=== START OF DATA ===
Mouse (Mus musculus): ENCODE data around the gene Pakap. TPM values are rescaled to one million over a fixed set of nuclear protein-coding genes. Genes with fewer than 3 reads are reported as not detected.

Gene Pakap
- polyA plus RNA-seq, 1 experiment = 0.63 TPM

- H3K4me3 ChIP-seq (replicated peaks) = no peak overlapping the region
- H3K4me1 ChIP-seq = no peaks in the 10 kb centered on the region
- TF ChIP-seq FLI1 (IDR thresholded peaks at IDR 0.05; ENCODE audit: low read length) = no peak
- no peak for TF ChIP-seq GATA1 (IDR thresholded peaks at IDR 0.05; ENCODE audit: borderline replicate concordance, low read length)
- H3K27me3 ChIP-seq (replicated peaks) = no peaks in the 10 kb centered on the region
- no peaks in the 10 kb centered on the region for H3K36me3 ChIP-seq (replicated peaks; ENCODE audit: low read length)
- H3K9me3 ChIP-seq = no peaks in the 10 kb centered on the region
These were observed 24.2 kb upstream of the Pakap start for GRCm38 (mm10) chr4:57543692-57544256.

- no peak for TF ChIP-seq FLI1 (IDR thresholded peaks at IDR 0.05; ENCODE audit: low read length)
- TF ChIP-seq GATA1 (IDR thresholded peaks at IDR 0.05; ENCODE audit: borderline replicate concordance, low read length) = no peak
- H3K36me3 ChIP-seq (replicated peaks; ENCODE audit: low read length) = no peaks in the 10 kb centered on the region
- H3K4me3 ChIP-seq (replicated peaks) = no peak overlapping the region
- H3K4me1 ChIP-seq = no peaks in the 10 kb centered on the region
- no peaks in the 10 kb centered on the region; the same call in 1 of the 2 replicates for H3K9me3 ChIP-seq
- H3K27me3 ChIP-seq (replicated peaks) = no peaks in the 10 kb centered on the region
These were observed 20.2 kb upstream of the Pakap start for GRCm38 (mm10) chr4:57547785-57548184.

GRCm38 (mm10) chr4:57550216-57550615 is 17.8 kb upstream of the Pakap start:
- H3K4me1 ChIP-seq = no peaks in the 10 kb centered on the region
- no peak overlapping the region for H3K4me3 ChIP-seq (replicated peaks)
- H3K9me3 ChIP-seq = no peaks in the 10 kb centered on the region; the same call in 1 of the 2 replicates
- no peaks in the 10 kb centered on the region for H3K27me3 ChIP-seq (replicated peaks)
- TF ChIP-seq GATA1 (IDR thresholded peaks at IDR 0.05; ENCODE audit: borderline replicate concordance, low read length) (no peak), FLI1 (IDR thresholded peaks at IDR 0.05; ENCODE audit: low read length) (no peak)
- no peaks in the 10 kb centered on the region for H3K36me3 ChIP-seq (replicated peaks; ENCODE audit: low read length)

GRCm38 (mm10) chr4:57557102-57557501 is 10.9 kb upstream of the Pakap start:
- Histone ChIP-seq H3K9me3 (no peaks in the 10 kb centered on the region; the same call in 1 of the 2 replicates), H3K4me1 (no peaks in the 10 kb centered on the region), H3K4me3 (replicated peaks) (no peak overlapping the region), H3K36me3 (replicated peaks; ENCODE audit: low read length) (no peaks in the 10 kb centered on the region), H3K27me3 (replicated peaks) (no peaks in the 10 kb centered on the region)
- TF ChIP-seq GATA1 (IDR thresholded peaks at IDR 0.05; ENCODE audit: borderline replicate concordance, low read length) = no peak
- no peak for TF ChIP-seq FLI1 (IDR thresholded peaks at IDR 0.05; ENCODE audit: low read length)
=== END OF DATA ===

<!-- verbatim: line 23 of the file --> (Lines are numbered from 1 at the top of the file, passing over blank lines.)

- H3K9me3 ChIP-seq = no peaks in the 10 kb centered on the region; the same call in 1 of the 2 replicates